Office for Research & Economic Development
Innovation
Physical: RISE Complex; 1999 Alvin Ricken Dr., Pocatello, ID 83201 | Mailing: Stop 8094
Phone: (208) 282-1168 | Fax: (208) 282-1160 | Web: www.isu.edu/research/innovation


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Technology Transfer Info | Invention Disclosure | Protecting Your IP | Non-Disclosure Agreements (NDAs)


Protecting Your IP

Inventors should be aware of four forms of intellectual property protection:  patents, trade secrets, copyrights and trademarks.
For more information or explanation of each of these, please contact the Department of Innovation or go to United States Patent and Trademark Office.

Patents

A patent provides your invention with protection from those who want to use or are using your invention. To be granted a patent must have evidence of tangible utility, be unique and non-obvious. The owner of a patent can stop or prevent others from using the capabilities of the patent for a number of years. The number of years is determined by the type of patent granted.
Obtaining a patent can take years and requires substantial diligence on the part of the inventor. The initial filing (or Provisional Patent) is a placeholder and only begins the process. Responding to the patent office inquiries requires that the inventor be available and continue to engage with the Department of Innovation in order for successful persecution of the patent.
To begin the process, the inventor must file an Invention Disclosure with the Department of Innovation and follow the process indicated on the Invention Disclosure process page.

Trade Secrets

Trade Secrets provide the creator or owner of a formula, pattern, device or compilation of information an advantage over others who might be competing or deriving comparable benefit from the use of the invention or information. To secure the trade secret, the owner or creator must secure the invention or information with secrecy. It can only be disclosed to those that have agreed to maintain the secret. Any public disclosure, including publications, conferences, presentation or communication to anyone who has not explicitly agreed to keep the information secret, removes the obligation to keep the information secret from anyone who may have previously agreed to keep the information secret. After disclosure, anyone is allowed to use the previously secret information and is also allowed to disclose the previously secret information to anyone for any purpose.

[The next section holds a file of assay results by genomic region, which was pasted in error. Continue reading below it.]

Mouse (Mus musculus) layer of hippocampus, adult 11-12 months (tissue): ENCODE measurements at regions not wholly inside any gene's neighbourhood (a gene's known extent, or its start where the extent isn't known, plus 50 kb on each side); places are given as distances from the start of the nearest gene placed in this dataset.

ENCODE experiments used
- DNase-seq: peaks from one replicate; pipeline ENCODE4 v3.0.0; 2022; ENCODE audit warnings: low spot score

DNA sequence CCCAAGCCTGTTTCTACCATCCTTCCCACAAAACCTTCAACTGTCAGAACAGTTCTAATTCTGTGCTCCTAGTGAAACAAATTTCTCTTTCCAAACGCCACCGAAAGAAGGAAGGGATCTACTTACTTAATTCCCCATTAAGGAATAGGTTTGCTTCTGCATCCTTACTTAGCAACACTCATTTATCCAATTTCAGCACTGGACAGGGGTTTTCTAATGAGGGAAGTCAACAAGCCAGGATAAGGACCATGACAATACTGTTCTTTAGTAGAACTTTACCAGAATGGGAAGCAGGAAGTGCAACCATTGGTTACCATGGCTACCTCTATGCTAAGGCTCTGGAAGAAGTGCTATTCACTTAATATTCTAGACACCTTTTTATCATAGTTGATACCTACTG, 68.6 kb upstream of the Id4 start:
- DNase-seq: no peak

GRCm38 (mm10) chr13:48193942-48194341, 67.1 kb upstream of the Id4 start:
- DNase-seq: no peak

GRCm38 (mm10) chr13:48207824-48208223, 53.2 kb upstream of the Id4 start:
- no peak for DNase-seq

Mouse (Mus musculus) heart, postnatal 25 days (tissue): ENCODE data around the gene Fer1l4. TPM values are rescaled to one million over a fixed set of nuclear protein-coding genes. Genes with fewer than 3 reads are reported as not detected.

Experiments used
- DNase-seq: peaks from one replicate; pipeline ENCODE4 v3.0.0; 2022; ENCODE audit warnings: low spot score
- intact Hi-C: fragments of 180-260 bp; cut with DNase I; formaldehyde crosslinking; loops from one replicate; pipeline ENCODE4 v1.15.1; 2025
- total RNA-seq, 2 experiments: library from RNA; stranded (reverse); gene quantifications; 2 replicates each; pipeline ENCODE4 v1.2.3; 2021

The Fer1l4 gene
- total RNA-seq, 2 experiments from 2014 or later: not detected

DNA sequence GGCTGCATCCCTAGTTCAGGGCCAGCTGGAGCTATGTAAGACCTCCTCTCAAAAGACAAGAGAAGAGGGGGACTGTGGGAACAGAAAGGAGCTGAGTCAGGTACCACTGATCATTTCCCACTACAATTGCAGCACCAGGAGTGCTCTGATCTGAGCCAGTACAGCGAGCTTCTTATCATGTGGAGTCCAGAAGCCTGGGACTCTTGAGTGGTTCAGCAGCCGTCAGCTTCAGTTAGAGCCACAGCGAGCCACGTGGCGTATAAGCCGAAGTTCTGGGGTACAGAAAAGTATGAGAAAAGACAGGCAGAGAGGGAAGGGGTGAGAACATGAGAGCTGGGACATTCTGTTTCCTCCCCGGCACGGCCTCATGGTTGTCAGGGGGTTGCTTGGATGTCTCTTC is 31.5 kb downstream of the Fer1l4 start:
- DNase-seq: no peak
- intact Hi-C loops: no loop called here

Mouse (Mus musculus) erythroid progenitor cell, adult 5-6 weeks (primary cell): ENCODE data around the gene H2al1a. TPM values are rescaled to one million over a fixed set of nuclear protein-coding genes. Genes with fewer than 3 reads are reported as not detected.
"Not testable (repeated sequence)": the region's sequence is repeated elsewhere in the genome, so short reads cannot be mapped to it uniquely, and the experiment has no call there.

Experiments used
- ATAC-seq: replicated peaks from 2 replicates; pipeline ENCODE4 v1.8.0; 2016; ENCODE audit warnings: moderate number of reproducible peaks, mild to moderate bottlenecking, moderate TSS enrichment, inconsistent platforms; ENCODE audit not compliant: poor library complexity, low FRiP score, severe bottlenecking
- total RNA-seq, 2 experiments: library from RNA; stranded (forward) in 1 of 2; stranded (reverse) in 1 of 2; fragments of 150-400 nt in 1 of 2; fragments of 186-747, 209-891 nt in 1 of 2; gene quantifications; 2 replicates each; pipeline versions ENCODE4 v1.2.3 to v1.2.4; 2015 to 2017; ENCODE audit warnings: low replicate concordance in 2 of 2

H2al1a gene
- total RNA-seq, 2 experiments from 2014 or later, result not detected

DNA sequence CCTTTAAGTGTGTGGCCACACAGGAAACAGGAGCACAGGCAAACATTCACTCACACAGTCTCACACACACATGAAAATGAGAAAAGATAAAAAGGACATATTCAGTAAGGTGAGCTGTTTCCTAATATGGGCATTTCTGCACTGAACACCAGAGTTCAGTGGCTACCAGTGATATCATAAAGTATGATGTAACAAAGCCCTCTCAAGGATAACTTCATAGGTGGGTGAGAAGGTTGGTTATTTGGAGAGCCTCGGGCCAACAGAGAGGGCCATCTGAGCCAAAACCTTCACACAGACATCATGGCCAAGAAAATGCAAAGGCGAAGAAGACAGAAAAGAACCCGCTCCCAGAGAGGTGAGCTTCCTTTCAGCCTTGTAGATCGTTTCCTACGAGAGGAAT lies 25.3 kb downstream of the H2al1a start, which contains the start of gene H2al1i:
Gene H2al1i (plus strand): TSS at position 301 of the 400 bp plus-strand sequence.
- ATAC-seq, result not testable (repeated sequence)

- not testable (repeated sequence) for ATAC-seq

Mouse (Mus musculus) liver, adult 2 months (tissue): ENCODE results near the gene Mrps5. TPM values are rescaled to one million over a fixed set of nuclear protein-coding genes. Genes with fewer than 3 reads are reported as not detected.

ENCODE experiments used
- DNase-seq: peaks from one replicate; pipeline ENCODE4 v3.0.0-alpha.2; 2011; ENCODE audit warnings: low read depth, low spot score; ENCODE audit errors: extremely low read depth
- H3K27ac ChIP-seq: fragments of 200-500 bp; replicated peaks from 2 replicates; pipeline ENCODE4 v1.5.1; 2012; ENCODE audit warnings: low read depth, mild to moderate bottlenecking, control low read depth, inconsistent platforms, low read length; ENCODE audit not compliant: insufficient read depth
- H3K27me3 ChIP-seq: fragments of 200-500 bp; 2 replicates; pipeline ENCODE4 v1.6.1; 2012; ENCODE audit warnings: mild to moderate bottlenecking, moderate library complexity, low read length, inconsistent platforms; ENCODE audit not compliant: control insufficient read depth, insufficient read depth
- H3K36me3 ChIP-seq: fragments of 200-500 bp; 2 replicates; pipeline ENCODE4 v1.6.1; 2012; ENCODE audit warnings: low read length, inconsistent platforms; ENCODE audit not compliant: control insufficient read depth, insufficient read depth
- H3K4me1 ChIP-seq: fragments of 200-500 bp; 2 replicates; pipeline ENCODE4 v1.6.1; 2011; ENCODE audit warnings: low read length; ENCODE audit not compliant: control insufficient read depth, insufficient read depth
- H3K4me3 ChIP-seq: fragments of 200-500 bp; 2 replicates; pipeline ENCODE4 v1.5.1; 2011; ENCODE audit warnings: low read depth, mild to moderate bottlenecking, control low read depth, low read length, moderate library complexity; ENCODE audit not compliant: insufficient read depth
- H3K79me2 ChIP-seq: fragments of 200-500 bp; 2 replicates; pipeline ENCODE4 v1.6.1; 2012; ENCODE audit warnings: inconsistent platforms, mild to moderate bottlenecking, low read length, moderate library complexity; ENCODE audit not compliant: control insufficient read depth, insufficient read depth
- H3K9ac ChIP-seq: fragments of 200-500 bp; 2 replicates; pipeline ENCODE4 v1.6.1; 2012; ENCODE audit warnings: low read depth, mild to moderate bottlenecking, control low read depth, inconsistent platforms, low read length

Copyrights

A copyright protects original works including writings, music, dramatic productions (e.g., plays or movies), photographs, audio or visual recordings, computer software, or other tangible forms of communication. Copyright protection is accomplished whenever the material is committed to a tangible medium and when the author uses the copyright symbol “©” immediately as a method of informing others that they intend to protect their work from undesired production, distribution, display or performance of the creations. It is not necessary to file for copyright protection. However, filing your work thru the Department of Innovation will make it easier to enforce your rights.

Trademarks

Trademarks and service marks protect the name and visual identity of your product, service or company from market confusion. The more unique or “fanciful” the name or mark, the more likely a trademark will be registered and the more likely protection will be assured. Being the first to use your mark is important. This can be as simple as sending a letter on your letterhead to a prospective customer. Adding the “TM” or “SM” superscript to your mark will notify others that you have begun the process of registering the mark.
Before using a mark, you should perform a search or work with the Department of Innovation to see that a search is performed. This step both helps see that you do not inadvertently infringe on another similar mark before you invest in creating graphics around the mark or building brand equity for the mark that will be exploited by others.

Donwload a PDF Copy of this page for your records here.


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